Neighborhood Book Swap

Have a neighborhood or ward “Book Swap”! Children bring anything from comic books to classics; adults trade paperbacks, recipe books, Church publications. It can be a lively get-together—also a money saver! Sharla Luker, Salt Lake City, Utah

Grandma on Tape

My mother lives in Texas—quite a distance from her three grandchildren in Utah. For some time she was unhappy because she couldn’t be a part of their daily lives.

Then she had the idea of reading stories for the children and recording them on cassette tapes. She now sends the story books—and the tapes—to the children every few months, and includes personal “visits” with each child on the tape. These recorded visits are very welcome, and the children play them over and over again.

Of course the children have now gotten into the habit of recording their own activities and “visits” to share with their long-distance grandparents. Our family has found this a most rewarding way of keeping in touch. Deborah Jones, Santaquin, Utah

Prepared for Today: Medical Supplies

I was awakened by the shrill ringing of the telephone. Answering, I heard my neighbor’s worried voice apologize and ask if she could borrow some baby aspirin. Her toddler, sick with fever, had refused regular-strength aspirin.

Later, unable to sleep, I envisioned myself in similar circumstances. I wondered at my own ability to cope with even common childhood illnesses, and admitted to myself that I felt completely dependent upon the telephone and my doctor. My own helplessness frightened me.

Of course I had read the articles on family storage, and I felt reasonably comfortable about our stocked freezer and the canned goods on rotation shelves. But would I be prepared for something that could happen any day or night? Could I properly care for a child with diarrhea, a deep cut, sudden fever, or even a persistent cough? I realized that preparation for today’s emergency must be the first step in family storage. I decided to make two collections of medical supplies—one for storage and one for current use. After consulting with my doctor, I made a shopping list of what I needed and what could be stored safely for long periods of time. Then I purchased two steel boxes with locks.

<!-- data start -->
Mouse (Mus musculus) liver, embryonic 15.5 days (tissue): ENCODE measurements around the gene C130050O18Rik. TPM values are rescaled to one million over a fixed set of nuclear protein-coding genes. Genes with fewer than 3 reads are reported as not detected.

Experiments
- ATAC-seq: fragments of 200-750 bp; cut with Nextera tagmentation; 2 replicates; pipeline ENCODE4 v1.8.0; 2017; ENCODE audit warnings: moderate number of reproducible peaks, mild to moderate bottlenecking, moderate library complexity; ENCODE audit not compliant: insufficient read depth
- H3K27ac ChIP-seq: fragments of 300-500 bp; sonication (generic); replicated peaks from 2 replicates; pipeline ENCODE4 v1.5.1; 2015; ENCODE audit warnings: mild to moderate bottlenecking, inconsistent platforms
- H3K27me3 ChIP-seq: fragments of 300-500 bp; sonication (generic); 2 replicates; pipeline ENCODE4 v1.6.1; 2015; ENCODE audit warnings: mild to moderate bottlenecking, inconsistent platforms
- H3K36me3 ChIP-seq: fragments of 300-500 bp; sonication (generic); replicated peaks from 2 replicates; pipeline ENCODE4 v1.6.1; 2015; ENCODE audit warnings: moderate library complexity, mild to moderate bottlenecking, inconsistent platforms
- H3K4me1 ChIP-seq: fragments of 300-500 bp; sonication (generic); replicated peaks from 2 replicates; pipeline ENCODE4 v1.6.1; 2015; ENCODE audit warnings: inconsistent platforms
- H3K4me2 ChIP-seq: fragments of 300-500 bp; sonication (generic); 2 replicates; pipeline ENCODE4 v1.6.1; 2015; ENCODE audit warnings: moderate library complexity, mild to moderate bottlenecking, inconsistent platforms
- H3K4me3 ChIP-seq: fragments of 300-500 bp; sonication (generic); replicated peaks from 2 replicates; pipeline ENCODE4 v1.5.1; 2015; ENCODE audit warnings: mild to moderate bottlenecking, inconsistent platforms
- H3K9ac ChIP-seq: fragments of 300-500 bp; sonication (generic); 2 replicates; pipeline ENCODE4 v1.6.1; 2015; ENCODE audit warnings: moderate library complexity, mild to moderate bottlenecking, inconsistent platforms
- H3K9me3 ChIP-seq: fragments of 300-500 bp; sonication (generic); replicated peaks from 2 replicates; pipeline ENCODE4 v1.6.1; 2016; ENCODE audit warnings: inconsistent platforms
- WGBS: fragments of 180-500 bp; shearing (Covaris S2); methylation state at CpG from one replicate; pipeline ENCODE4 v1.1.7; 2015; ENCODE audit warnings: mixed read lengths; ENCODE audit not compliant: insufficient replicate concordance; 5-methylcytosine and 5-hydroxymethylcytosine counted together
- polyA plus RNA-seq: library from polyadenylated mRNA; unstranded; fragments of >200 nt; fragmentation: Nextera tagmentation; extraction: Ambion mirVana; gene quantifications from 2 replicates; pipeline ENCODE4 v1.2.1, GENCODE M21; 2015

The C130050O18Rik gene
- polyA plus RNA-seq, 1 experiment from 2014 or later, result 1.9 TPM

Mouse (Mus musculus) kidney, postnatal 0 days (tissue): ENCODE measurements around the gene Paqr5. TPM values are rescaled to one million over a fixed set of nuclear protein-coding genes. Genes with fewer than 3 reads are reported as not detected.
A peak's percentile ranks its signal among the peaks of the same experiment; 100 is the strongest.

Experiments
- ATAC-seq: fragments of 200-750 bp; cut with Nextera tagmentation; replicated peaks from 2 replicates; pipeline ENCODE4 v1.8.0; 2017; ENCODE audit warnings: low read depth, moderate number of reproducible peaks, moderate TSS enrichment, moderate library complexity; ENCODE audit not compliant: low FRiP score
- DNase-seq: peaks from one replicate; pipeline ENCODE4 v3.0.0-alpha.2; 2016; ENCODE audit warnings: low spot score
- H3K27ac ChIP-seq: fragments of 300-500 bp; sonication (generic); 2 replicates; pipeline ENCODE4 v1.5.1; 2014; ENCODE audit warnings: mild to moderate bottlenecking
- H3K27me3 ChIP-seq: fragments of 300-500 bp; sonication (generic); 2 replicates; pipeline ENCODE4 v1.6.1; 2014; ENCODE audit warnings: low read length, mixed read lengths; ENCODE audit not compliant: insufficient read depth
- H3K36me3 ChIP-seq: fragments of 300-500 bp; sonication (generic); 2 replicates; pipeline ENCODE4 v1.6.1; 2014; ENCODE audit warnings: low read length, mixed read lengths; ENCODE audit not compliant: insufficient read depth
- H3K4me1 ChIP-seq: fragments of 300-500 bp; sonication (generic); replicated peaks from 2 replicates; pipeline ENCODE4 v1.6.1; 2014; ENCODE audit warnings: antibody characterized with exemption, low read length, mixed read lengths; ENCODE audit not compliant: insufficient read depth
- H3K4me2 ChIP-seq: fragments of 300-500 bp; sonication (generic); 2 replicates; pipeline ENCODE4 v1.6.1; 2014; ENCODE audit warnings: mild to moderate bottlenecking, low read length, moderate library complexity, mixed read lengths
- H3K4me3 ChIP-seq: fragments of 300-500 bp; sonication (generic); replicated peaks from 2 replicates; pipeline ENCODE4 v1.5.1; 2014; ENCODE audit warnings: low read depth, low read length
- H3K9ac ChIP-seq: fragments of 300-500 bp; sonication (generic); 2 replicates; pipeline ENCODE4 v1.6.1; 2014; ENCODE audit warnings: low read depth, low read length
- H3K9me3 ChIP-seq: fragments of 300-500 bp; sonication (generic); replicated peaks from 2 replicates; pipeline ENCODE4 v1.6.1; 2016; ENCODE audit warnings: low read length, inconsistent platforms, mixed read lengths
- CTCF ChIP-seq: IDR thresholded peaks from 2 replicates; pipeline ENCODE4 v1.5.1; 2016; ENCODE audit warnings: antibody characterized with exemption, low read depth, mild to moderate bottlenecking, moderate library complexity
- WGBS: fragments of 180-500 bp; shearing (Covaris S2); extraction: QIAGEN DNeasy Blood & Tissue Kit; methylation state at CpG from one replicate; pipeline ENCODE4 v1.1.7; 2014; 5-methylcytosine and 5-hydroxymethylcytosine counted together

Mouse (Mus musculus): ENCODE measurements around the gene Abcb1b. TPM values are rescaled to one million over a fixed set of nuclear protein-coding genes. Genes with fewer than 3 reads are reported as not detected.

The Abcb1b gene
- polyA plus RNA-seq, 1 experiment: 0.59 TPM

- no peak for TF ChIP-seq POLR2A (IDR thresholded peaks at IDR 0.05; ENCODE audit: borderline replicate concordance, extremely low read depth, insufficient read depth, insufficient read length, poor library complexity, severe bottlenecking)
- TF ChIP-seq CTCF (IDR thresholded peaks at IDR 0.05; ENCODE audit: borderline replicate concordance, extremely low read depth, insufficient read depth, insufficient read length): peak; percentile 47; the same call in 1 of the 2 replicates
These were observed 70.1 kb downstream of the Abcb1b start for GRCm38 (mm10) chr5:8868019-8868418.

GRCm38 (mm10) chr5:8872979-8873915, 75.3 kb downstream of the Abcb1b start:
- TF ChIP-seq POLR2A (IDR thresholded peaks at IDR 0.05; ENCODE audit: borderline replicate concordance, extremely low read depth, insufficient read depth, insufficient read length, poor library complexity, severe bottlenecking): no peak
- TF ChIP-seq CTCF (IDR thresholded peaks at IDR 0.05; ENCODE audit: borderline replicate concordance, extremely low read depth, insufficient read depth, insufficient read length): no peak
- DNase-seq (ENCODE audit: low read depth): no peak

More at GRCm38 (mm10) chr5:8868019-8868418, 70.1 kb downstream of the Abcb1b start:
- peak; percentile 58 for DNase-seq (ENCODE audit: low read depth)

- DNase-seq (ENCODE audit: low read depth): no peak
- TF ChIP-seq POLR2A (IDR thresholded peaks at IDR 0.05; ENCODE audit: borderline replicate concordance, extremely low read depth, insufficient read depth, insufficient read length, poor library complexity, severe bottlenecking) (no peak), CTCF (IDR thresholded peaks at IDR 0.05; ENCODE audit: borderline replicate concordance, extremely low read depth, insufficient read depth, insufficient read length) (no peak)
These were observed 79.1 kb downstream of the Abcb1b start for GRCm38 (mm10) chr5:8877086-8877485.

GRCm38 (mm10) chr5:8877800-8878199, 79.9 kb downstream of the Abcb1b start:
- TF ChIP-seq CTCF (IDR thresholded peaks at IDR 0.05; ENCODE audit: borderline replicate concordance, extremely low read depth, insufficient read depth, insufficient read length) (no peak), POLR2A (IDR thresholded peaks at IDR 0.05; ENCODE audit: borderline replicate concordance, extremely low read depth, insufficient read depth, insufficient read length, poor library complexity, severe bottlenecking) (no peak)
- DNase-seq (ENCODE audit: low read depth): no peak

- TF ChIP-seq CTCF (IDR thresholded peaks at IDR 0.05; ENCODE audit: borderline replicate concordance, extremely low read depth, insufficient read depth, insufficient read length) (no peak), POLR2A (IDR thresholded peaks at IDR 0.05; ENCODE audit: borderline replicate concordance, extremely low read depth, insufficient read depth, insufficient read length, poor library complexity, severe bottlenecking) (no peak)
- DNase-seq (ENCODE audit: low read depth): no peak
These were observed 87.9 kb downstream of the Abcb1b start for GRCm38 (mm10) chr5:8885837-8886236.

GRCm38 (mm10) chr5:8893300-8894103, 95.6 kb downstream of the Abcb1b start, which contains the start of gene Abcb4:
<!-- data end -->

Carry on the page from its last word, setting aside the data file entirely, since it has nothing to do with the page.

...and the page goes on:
At the top of my list was a first-aid book. Inside the cover I wrote the telephone numbers of my doctor, the hospital, and the Poison Control Center. In the two metal storage boxes marked “First Aid” I put:

1. Dressings: sterile gauze, adhesive tape, Band-Aids, a triangle bandage, paper towels, sanitary pads, and cotton.

2. Combination hot water bottle/syringe/ice bag.

3. Tweezers (for splinter removal), scissors, and a sharp knife.

4. A vaporizer. (The cool vapor type is safest; improvising isn’t advisable.)

5. Thermometers, oral and rectal.

The simple remedies I placed in the steel boxes included:

1. A small bottle of honey for coughs. (Hard candies and cough drops can also be used.)

2. Salt for use as a cleansing agent or for nose drops. (Dilute one-half teaspoon in eight ounces water.)

3. Baking soda for burns.

4. Petroleum jelly for scrapes, burns, or insect bites.

5. Iodine.

6. Rice cereal, jello, and soda crackers for diarrhea. (The best home remedy for diarrhea is clear liquids, followed by simple, bland foods during recovery. There are also medications, such as paregoric, available by doctor’s prescription.)

7. Two small bottles of baby aspirin and two bottles of regular-strength aspirin. (If kept dry, aspirin does not significantly deteriorate, even over long periods of time.)

8. Two small bottles (one-ounce) of Syrup of Ipecac to induce vomiting in a person who has taken an overdose of medicine or poison. The doctor, hospital, or local Poison Control Center should be contacted without delay before any procedure is instituted. (A word of caution: Ipecac should not be given to someone who is unconscious, in convulsion, or who has swallowed corrosives such as lye or petroleum distillates like gasoline and cleaning fluids.)

I locked both metal chests. One I have placed out of reach of my younger children in the bathroom; the other is stored in a basement corner. The adults and older children know where the keys are in case the supplies are needed.

This project has brought me a sense of satisfaction and security. But it has also produced a rather unexpected side effect—it has motivated me to increase my food storage. I found out how good it feels to be prepared. Ann H. Banks, Spanish Fork, Utah

[photos] Photography by Jed A. Clark